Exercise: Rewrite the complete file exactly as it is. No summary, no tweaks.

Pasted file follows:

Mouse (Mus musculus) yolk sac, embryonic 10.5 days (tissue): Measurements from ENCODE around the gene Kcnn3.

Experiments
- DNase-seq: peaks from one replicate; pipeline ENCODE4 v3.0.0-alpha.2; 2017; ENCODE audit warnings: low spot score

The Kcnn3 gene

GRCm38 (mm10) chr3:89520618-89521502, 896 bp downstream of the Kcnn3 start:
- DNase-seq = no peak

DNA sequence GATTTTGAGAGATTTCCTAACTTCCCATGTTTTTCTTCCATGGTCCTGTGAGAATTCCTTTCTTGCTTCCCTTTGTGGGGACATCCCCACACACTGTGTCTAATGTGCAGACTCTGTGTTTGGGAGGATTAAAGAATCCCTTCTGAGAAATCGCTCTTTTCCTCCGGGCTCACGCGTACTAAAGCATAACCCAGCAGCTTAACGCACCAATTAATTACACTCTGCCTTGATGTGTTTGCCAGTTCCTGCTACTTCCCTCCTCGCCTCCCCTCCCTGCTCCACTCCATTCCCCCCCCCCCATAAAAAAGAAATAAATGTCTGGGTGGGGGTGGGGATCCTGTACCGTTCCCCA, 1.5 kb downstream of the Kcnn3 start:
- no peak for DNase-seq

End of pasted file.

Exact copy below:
Mouse (Mus musculus) yolk sac, embryonic 10.5 days (tissue): Measurements from ENCODE around the gene Kcnn3.

Experiments
- DNase-seq: peaks from one replicate; pipeline ENCODE4 v3.0.0-alpha.2; 2017; ENCODE audit warnings: low spot score

The Kcnn3 gene

GRCm38 (mm10) chr3:89520618-89521502, 896 bp downstream of the Kcnn3 start:
- DNase-seq = no peak

DNA sequence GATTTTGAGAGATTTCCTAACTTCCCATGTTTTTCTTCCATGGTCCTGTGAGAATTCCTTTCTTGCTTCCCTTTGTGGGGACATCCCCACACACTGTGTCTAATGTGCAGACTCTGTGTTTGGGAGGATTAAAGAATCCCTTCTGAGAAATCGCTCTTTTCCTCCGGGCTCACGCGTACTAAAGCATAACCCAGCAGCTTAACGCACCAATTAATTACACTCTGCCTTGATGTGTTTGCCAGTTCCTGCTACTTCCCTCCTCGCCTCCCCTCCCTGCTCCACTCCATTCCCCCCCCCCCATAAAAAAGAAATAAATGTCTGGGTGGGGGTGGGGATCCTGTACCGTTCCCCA, 1.5 kb downstream of the Kcnn3 start:
- no peak for DNase-seq